Saturday, August 04, 2012

How to improve blogging

David Foster over at Chicago Boyz announced that August was going to be re-run month because the journal format of a blog is just not suitable for keeping track of essays of long-term relevance. Reading a blog focuses on whatever is most recent. Using tags doesn't help a great deal, since they are also ordered by time.

There's no automatic way to turn daily entries into a coherent whole. That is going to take effort by the author, and possibly quite a lot of effort; including rewriting to join essays together.

Using a "Best-of" tag is too coarse a division, unless the blog is laser-focused on only one topic.

I broach the subject with fear and trembling, because "new feature" is equivalent to "lots of new bugs and instability."

But... There are some things that would make connecting essays easier.

For example, suppose there was an option to order the presentation of essay in a category by rank. The most useful ranking is the author's (unless readership is static a Facebook-like "like" won't reflect real reader approval). The author then can put essays in some category in a "read this before that" order, deprecate things he changed his mind on, and so forth. Ranking in one category doesn't reflect ranking in other categories. This changes the "tag" structure associated with posts, but shouldn't be too hard to implement.

Simplicio: "But can't we do the same thing with meta-posts that consist of links to the others?"

Salviati: "Yes, but it is taxing for the reader to be perpetually jumping back and forth rather than reading longer blocks of related prose. In addition, it compels the author to edit old posts. Granted, there can be more connective detail between the links with the special-post format, but I think the user-interface argument is compelling.

Another thing that could make the user's experience easier is a way to use multiple tags in a single search: "Tribes" and "Geeks" for example. That requires a change in the generic user interface.

And one more thing: you create a structure consisting of different posts without bothering with tags, and tag the whole structure as a "book." A "book" might even include posts from other blogs, provided the authors of that blog all agreed to the inclusion (revocable at any time) and the outside posts were clearly formatted.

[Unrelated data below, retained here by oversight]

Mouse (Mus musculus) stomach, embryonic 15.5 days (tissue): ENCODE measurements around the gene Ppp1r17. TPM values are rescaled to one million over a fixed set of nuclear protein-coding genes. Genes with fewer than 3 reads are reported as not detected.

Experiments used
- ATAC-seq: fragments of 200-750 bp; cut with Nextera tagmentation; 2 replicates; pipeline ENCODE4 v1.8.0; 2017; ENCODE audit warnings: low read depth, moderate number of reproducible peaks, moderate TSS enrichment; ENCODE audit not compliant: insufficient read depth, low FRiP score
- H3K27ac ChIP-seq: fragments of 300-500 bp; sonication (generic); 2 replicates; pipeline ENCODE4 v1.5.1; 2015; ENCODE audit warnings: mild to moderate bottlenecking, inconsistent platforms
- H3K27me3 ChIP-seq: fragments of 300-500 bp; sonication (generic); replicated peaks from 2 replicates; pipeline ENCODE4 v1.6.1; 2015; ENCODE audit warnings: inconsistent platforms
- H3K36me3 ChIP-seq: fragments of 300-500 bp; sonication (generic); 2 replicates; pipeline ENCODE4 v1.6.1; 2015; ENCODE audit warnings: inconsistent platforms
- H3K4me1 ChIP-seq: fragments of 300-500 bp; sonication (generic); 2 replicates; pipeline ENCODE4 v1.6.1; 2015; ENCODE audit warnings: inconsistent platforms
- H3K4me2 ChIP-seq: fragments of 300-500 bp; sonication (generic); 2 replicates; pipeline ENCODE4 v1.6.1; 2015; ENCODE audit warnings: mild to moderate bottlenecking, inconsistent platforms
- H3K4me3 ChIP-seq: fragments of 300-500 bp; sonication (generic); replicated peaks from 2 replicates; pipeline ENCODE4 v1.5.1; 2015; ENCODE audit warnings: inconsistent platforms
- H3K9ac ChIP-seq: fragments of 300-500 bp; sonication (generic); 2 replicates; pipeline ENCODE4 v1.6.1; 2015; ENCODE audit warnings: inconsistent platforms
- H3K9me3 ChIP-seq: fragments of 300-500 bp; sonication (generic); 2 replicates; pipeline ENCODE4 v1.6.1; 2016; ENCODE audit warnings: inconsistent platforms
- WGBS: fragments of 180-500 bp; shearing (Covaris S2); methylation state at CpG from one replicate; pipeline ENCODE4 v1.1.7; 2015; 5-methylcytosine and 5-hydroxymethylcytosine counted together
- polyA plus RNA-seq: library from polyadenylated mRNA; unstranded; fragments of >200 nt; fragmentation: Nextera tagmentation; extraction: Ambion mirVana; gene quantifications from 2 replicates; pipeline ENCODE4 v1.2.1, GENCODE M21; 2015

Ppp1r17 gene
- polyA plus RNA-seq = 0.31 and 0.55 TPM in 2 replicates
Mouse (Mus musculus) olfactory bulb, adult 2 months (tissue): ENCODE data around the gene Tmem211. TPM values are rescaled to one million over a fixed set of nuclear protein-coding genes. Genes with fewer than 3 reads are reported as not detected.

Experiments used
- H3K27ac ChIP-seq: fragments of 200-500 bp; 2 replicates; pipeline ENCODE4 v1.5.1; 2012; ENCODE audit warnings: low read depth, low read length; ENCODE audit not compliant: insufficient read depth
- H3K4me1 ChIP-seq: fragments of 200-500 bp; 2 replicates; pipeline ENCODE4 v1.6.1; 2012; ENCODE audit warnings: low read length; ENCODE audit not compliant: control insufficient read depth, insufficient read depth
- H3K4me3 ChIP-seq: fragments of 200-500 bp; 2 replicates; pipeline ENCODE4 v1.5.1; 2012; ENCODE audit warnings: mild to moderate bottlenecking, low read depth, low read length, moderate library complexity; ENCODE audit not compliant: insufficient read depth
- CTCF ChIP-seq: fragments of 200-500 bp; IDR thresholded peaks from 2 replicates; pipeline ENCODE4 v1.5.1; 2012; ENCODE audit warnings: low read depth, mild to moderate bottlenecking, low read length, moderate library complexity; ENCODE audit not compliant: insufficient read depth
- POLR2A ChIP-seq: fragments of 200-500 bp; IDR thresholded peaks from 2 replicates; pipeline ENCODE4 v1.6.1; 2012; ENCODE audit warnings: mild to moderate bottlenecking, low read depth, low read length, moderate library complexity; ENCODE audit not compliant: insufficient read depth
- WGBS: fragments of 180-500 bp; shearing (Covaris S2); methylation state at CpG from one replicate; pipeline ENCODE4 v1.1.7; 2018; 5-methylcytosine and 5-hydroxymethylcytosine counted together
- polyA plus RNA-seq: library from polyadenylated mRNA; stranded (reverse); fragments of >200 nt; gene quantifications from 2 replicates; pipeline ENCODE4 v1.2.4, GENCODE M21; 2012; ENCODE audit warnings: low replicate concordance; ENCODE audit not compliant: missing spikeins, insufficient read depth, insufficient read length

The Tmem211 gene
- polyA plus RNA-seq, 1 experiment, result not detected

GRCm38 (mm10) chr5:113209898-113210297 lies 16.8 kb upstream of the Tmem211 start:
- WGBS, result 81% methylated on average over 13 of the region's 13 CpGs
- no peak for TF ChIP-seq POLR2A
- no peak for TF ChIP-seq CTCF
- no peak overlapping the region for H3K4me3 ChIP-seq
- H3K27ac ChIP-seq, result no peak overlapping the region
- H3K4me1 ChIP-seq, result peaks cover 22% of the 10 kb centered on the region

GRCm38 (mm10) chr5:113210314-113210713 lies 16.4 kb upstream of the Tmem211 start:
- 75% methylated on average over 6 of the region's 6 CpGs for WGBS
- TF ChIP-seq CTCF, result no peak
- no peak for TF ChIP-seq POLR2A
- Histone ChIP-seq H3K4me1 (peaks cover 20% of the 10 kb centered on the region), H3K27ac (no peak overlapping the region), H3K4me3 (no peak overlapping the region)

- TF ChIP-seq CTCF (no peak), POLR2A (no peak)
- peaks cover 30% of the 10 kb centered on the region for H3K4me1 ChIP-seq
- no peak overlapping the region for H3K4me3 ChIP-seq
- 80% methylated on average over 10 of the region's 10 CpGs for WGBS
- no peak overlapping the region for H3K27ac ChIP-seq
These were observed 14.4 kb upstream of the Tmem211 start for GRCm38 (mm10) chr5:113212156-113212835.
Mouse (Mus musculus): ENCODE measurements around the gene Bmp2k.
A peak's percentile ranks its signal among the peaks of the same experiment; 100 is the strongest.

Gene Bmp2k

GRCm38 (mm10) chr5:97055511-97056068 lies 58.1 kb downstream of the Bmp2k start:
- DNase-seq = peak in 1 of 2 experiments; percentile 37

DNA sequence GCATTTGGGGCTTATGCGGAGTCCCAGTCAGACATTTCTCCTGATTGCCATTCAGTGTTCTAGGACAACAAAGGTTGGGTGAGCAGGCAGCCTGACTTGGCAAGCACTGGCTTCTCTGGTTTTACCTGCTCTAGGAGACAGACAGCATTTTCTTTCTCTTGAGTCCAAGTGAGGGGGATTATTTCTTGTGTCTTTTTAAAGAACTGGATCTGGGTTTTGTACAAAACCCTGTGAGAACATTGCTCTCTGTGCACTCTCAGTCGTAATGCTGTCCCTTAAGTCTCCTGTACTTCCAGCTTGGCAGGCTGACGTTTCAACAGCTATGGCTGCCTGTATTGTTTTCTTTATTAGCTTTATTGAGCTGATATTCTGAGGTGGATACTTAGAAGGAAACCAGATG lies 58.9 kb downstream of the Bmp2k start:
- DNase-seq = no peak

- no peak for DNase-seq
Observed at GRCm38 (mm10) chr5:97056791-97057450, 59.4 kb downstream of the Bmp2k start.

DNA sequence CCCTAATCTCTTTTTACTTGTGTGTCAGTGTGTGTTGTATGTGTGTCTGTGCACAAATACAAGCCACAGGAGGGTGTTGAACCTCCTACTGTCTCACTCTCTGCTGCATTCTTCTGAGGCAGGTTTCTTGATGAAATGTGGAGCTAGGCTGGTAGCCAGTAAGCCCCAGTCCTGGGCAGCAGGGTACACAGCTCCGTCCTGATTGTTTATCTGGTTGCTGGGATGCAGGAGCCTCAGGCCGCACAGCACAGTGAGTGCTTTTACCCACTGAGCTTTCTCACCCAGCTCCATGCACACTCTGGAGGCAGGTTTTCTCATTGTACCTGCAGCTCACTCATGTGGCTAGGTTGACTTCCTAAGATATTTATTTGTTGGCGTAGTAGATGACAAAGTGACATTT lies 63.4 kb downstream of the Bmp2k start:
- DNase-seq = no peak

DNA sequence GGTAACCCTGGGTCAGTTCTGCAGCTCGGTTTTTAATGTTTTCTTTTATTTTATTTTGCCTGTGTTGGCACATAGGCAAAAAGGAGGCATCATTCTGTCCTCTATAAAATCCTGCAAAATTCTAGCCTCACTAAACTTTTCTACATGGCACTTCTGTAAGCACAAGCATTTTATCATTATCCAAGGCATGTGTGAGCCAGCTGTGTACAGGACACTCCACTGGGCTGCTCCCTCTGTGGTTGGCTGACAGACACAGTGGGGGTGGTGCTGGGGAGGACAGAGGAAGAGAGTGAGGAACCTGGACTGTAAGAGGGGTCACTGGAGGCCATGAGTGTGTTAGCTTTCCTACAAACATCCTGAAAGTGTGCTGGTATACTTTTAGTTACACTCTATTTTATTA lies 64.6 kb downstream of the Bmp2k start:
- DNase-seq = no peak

And if posts had version control available to the author and the reader--a "book"s version of a post could leave out duplicate introductory material (but still available for other views of the post).

Organizing the material is still going to be hard work.


Assistant Village Idiot said...

I have thought of this often, with no solution satisfying me.

I write many of my posts as if they were essays, to be collected at some later date into some coherent whole, as they once did with newspaper columnists. Yet I write others as pure day-to-day conversation with readers I am familiar with. I don't make a clear distinction between these even as i write them.

I have reluctantly come to accept that blogging is essentially impermanent, carrying some of the longevity attributes of older forms of writing, but ultimately closer to FB posts than George Will columns. Even if many individual posts are much more like Will's columns, they are never going to be aggregated in that way, and will remain ephemeral, like it or no.

I have 3700 posts. If even 10% of those are worth keeping for some length of time longer than this week, it is still more than even my friends and relatives will put in the effort to read.

james said...

I had your tribes series in mind, and was puzzling over ways to make cleaner collections.

At the end of the day, the amount of authorial effort required might just as well be used to cut and paste the essays into a giant file and edit it.

I've only half as many posts, and very few series--and the prospect of searching back through 1600 posts to pick ones relevant to some theme seems daunting. If something more sophisticated had been available from the get-go, perhaps I might have incorporated it. Or perhaps not.

"Of making many books there is no end, and much study wearies the body."